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Kremlin Hosts U.S. Innovation Team

Actor Ashton Kutcher and his wife, actress Demi Moore, attending a special screening of "Happy Tears" at the New York Museum of Modern Art on Tuesday, Feb. 16, 2010. Evan Agostini

A U.S. delegation of White House officials, technology executives and social media enthusiasts arrived in Moscow on Wednesday for a weeklong visit with their Russian counterparts to discuss innovation.

Formally, the meetings are an extension of the Bilateral Presidential Commission, created by the Kremlin and the White House in July. The “Innovation Delegation” — including the heads of Internet powerhouses Twitter and eBay — is here to speak with government, corporate and civic leaders about social media and civic issues, said a spokesman for the U.S. Embassy in Moscow.

“That’s what this group is all about — using social media for the public good,” said Jonathan Korach, deputy press attache at the embassy.

But the high-power group arrives just as Russian officials are revving up efforts to bring in foreign investment, technology and brainpower.

No less a figure than Prime Minister Vladimir Putin has taken over the government’s commission on modernization, Vladislav Surkov, the Kremlin’s first deputy chief of staff and a longtime advocate of modernizing the economy, said in an interview to Vedomosti published Tuesday.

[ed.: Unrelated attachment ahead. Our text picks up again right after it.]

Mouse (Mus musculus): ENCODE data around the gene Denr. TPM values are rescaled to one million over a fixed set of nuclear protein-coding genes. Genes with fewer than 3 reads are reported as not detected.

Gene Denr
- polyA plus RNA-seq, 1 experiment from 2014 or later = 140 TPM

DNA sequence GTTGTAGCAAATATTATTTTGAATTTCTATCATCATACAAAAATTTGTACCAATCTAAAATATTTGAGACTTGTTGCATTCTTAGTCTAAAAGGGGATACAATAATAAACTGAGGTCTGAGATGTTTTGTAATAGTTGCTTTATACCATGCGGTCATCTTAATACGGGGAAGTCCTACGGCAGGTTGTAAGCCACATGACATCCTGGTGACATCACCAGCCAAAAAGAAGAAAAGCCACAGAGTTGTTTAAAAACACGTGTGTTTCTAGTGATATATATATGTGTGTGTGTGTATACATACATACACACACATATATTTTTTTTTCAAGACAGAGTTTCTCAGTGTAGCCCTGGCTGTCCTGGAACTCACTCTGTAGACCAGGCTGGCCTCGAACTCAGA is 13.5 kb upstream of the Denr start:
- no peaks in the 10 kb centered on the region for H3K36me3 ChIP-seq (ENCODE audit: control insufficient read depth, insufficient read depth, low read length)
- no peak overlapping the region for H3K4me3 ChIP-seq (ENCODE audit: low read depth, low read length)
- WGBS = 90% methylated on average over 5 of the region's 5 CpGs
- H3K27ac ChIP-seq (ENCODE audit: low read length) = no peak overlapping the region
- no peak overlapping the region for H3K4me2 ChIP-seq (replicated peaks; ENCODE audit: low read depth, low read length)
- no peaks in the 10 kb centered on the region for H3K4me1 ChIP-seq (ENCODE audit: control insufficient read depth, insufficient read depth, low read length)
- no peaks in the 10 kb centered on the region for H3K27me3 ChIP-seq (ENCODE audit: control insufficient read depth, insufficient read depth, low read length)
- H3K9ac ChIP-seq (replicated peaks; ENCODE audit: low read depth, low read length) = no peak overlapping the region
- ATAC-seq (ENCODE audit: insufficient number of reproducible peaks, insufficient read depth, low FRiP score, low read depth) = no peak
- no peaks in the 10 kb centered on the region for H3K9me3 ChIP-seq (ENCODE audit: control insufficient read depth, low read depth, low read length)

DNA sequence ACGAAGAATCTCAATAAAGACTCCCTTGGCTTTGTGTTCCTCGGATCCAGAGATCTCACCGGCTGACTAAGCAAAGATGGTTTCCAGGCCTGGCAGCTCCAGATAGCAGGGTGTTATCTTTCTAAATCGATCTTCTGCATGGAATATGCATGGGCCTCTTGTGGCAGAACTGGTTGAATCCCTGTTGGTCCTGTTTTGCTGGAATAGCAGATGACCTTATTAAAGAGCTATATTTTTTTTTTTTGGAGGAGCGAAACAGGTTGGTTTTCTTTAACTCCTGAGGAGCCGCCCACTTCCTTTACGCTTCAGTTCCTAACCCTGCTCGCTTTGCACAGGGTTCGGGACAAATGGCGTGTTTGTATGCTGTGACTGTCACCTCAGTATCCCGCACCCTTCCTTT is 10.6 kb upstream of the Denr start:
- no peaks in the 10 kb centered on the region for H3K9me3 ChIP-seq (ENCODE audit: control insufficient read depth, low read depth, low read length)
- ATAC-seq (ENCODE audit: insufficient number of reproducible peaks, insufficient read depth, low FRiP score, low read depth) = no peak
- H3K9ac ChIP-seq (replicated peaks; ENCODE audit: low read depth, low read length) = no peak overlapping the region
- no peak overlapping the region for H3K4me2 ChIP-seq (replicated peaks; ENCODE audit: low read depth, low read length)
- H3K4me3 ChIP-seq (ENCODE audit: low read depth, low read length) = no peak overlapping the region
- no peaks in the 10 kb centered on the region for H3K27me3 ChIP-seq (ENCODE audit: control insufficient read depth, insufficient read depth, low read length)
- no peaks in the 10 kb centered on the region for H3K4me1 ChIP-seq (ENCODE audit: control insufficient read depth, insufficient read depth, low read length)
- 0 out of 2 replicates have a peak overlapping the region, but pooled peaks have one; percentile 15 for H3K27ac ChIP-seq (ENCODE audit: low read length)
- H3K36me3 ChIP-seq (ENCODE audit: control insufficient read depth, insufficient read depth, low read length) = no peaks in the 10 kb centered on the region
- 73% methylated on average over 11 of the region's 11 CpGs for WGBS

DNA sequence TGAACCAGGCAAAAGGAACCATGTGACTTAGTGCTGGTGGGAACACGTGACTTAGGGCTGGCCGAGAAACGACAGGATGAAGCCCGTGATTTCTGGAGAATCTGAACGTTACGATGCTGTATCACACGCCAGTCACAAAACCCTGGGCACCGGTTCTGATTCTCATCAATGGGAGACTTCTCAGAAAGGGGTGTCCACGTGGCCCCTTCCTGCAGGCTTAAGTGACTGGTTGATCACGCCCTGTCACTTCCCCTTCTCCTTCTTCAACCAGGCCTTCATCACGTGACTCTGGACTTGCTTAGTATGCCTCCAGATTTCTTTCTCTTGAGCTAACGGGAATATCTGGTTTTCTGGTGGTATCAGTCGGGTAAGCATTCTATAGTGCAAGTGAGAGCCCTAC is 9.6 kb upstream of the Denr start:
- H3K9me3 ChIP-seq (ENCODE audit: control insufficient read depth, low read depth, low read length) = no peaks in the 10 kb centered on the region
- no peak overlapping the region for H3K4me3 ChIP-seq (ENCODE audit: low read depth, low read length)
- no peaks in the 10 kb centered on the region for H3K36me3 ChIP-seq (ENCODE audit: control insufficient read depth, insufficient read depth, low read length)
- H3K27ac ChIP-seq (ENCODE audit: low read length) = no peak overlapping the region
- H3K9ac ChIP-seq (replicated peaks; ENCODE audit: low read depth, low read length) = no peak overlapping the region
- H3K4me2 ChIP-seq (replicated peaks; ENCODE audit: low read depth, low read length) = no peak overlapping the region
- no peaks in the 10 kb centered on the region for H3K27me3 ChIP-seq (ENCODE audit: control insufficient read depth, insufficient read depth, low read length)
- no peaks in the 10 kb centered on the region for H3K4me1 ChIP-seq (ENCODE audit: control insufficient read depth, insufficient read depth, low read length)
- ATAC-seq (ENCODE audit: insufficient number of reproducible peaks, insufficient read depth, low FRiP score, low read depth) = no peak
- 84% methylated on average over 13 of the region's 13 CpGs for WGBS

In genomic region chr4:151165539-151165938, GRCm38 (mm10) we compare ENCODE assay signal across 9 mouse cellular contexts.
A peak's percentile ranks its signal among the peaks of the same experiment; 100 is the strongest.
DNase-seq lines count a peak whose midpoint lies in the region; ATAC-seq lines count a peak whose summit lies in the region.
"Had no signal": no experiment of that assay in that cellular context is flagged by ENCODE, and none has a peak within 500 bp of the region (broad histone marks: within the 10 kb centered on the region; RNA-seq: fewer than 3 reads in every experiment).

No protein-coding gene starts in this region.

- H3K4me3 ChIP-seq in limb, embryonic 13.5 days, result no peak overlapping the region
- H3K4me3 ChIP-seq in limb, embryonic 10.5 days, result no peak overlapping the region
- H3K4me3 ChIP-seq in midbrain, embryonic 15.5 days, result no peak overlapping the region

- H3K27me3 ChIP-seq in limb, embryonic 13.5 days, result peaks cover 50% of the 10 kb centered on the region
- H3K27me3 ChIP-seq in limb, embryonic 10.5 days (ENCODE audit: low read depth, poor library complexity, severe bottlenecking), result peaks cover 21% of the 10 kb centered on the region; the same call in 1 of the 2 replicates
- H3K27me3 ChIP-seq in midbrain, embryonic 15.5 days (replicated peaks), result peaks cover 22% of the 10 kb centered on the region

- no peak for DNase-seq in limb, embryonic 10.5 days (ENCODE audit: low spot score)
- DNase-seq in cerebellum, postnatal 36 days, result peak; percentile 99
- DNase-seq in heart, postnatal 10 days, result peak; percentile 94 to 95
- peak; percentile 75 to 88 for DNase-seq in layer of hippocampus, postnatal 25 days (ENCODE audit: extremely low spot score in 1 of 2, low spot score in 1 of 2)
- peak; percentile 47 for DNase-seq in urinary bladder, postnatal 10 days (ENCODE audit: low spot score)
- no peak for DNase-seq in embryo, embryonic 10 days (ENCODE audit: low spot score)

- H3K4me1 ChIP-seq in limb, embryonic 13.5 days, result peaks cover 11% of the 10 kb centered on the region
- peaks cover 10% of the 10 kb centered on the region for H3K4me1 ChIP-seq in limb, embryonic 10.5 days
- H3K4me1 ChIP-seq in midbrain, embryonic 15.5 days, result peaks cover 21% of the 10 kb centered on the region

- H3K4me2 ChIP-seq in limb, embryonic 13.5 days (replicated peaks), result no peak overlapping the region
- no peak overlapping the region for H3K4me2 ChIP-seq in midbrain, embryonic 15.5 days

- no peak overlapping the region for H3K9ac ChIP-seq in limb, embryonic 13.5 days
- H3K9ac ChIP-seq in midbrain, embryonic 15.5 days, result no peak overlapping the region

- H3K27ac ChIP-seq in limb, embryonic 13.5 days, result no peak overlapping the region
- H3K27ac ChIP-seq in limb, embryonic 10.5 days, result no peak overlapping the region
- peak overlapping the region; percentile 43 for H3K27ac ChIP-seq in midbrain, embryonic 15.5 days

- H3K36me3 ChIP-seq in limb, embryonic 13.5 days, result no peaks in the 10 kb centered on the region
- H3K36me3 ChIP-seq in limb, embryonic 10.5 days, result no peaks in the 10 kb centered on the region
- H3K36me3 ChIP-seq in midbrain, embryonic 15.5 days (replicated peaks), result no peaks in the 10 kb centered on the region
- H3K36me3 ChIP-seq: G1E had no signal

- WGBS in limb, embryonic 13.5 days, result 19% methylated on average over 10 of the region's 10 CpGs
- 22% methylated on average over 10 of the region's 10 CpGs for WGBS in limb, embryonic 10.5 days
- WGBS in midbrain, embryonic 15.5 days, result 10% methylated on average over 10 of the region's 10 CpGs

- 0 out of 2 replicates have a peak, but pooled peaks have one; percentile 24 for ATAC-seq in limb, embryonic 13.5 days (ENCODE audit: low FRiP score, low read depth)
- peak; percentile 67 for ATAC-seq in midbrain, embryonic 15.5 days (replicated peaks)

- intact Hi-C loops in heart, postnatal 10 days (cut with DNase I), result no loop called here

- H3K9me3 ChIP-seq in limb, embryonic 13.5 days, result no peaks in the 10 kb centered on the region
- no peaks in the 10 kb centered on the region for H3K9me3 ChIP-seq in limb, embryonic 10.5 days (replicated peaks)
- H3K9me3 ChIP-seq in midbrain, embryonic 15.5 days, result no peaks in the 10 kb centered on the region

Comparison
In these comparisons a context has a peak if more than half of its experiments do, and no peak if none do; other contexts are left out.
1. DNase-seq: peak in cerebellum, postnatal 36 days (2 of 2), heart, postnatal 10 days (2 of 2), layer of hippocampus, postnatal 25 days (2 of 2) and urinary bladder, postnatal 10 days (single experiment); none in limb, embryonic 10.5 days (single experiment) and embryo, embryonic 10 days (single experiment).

Additionally, President Dmitry Medvedev hosted a meeting in Tomsk last week with some of Russia’s top business leaders, whom he called on to invest in new technology.

The 13-member U.S. delegation met top Kremlin officials including Surkov on Wednesday and was slated for a host of meetings throughout the coming week.

Communications and Press Minister Igor Shchyogolev will meet the group Thursday, along with Yandex chief executive Arkady Volozh and Valery Zubakha, head of the Electronic Government project at state telecoms operator Rostelecom, ministry spokeswoman Yelena Lashkina said.

Korach, the U.S. Embassy spokesman, said the delegation would also meet officials from the Education and Science Ministry and the Health and Social Development Ministry.

Delegation member Jason Liebman, the chief executive of how-to video company Howcast Media, wrote on his Twitter page Wednesday evening that he was “just leaving kremlin after a great two hour brainstorm with vladislav surkov and arkady dvorkovich.”

In his interview with Vedomosti, Surkov made waves with his statement that “consolidated power is the instrument of modernization.” Dvorkovich is Medvedev’s top economic aide and another prominent modernization advocate in the Kremlin.

The visit is being spearheaded by Jared Cohen, a technology whiz with Secretary of State Hillary Clinton’s policy planning staff, and Howard Solomon, the Russia director for the National Security Council.

Executives in the group include Jack Dorsey, founder of the microblogging web site Twitter; Padmasree Warrior, chief technology officer at networking giant Cisco Systems; and John Donahoe, CEO of eBay, whose arrival coincided with a Kommersant report that the Internet auction site was launching a Russian-language version.